Dharma Wheel (Mahayana / Vajrayana forum) -- Open flower ~ Open book (blog)
User avatar
retrofuturist
Site Admin
 
Posts: 14678
Joined: Tue Dec 30, 2008 9:52 pm
Location: Melbourne, Australia

Re: Dependent Origination: Mahavihara account

Postby Ben » Sun May 23, 2010 11:30 pm

I'll get back to you with an answer, Retro.
Learn this from the waters:
in mountain clefts and chasms,
loud gush the streamlets,
but great rivers flow silently.

Taṃ nadīhi vijānātha:
sobbhesu padaresu ca,
saṇantā yanti kusobbhā,
tuṇhīyanti mahodadhī.

Sutta Nipata 3.725


Compassionate Hands Foundation (Buddhist aid in Myanmar) • Buddhist Global ReliefUNHCR
Buddhist Life Stories of Australia

e: ben.dhammawheel@gmail.com
User avatar
Ben
Site Admin
 
Posts: 16155
Joined: Wed Dec 31, 2008 12:49 am
Location: Land of the sleeping gods

Re: Dependent Origination: Mahavihara account

Postby retrofuturist » Sun May 23, 2010 11:35 pm

Much appreciated.

:anjali:

Metta,
Retro. :)
If you have asked me of the origination of unease, then I shall explain it to you in accordance with my understanding:
Whatever various forms of unease there are in the world, They originate founded in encumbering accumulation. (Pārāyanavagga)


Exalted in mind, just open and clearly aware, the recluse trained in the ways of the sages:
One who is such, calmed and ever mindful, He has no sorrows! -- Udana IV, 7


Dharma Wheel (Mahayana / Vajrayana forum) -- Open flower ~ Open book (blog)
User avatar
retrofuturist
Site Admin
 
Posts: 14678
Joined: Tue Dec 30, 2008 9:52 pm
Location: Melbourne, Australia

Re: Dependent Origination: Mahavihara account

Postby retrofuturist » Mon May 24, 2010 2:43 am

Greetings Shonin,

Shonin wrote:how can the existence of nāmarūpa [mind and body] be dependent on viññāna [consciousness]? Is consciousness something other than mind? And is it supposed to be prior to both body and mind?

I can't promise adherence to the Mahavihara explanation (due to lack of knowledge as opposed to deliberate deviation), but be careful of translating "nama" as "mind".

Viññāna (consciousness) is the presentation of a dhamma via one of the six avenues of consciousness - no more no less. Nama is a collective term for vedana (feeling), sañña (perception), cetana (intention, volition), phassa (sensory contact) and manasikara (attention, advertence). What you're understanding to be 'mind', at present, may inadvertantly be a blurring of the two. You will need to be able to separate nama from viññāna in order to understand their mutual dependence as depicted in the Mahanidana Sutta. From the fact questions are asked about viññāna in the Mahanidana Sutta at various stages (conception, gestation, as a child) demonstrates viññāna is not referring to a once-in-a-lifetime rebirth-linking consciousness. Regarding viññāna and namarupa, Buddhaghosa says "They are like two sheaves of reeds which lean against each other and support each other" (Vism. 595) - source: http://www.buddhanet.net/budsas/ebud/ebdha205.htm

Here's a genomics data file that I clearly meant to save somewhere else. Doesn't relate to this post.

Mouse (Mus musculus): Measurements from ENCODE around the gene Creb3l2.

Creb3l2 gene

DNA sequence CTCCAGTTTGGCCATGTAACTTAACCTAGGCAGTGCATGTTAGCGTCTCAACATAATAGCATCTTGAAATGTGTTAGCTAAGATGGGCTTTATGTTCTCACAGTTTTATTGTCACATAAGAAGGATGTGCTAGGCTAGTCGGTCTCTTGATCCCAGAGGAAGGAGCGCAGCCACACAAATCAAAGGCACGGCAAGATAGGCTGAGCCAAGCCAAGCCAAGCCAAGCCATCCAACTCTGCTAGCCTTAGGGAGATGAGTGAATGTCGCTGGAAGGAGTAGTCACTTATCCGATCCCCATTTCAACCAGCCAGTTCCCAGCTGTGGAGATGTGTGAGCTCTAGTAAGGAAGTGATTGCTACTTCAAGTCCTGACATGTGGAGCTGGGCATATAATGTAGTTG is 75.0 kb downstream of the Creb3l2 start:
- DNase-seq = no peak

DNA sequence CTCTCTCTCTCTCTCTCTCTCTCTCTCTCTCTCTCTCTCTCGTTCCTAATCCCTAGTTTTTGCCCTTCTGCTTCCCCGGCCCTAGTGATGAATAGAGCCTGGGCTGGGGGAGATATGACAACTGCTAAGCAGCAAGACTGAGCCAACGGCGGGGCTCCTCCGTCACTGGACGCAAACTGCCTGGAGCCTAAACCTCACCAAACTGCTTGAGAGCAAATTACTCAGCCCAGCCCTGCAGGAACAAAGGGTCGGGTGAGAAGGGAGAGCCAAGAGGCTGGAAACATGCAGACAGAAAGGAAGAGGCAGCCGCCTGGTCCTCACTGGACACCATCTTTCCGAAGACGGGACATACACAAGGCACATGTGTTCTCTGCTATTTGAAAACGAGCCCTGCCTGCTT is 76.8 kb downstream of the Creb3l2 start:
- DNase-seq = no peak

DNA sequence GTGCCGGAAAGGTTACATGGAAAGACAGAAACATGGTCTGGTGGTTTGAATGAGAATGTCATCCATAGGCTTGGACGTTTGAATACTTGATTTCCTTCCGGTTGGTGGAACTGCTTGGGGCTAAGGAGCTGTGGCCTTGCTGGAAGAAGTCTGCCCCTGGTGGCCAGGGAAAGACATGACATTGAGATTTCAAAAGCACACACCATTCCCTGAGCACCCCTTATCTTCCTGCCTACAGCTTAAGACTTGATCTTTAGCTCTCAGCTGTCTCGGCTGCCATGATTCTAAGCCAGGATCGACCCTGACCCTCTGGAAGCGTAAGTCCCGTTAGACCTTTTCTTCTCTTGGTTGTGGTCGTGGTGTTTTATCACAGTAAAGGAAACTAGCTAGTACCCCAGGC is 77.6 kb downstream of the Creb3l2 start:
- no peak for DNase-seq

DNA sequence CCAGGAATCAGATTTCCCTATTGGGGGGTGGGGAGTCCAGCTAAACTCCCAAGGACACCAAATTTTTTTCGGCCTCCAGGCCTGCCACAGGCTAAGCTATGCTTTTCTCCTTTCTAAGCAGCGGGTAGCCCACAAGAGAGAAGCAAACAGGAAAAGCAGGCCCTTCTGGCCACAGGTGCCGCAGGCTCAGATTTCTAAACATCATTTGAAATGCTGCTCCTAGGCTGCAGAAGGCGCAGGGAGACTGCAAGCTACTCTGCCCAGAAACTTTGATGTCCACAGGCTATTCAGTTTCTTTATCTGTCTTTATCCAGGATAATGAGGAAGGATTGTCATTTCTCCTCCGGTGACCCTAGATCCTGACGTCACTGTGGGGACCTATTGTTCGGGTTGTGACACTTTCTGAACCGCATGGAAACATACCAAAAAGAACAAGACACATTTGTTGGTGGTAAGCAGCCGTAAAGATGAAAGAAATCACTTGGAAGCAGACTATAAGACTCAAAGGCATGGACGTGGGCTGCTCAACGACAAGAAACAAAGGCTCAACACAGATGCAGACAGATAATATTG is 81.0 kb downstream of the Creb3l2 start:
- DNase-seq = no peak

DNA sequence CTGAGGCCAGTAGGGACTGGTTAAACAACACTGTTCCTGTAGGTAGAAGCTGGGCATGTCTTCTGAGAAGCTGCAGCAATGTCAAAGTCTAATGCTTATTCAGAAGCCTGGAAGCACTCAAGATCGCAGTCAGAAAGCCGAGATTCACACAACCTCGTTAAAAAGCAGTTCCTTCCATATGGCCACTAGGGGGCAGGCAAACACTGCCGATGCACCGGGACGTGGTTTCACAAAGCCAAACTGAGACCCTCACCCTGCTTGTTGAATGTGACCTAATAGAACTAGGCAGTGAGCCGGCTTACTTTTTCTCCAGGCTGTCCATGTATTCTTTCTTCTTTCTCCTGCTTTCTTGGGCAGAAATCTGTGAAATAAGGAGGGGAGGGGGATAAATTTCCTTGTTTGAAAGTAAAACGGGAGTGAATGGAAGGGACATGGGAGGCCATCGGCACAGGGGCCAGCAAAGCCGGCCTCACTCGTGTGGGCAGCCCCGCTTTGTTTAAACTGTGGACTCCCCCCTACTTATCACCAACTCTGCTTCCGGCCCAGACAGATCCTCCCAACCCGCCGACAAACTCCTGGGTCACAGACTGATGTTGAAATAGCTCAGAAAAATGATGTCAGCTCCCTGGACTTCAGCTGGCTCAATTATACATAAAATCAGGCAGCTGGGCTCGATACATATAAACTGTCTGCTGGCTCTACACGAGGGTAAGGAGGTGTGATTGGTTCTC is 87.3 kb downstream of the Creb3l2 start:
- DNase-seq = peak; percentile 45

See also...

On Understanding Namarupa by Kingsley Heendeniya
http://www.buddhanet.net/budsas/ebud/ebdha262.htm

Metta,
Retro. :)
If you have asked me of the origination of unease, then I shall explain it to you in accordance with my understanding:
Whatever various forms of unease there are in the world, They originate founded in encumbering accumulation. (Pārāyanavagga)


Exalted in mind, just open and clearly aware, the recluse trained in the ways of the sages:
One who is such, calmed and ever mindful, He has no sorrows! -- Udana IV, 7


Dharma Wheel (Mahayana / Vajrayana forum) -- Open flower ~ Open book (blog)
User avatar
retrofuturist
Site Admin
 
Posts: 14678
Joined: Tue Dec 30, 2008 9:52 pm
Location: Melbourne, Australia

Re: Dependent Origination: Mahavihara account

Postby beeblebrox » Mon May 24, 2010 7:30 pm

"Volitional formations" are pretty much the only thing that I've been having issues with (maybe because it's such a weird phrasing). These are basically my thought process:

"Willful formation" or "intentional formation" doesn't seem right, especially when it's supposed to come "before" the consciousness, according to my own understanding of the dependent origination. These are conscious choices. Seems like it's more like a "tendency"? This would make sense, since tendency can be an unconscious thing...

Then I realize that I've been looking at this wrong. If you view the volitional formations as a condition for the consciousness, then you can say that if there's no will involved (or intentional doings), then there's no consciousness. This appears to make sense. (Kinda?)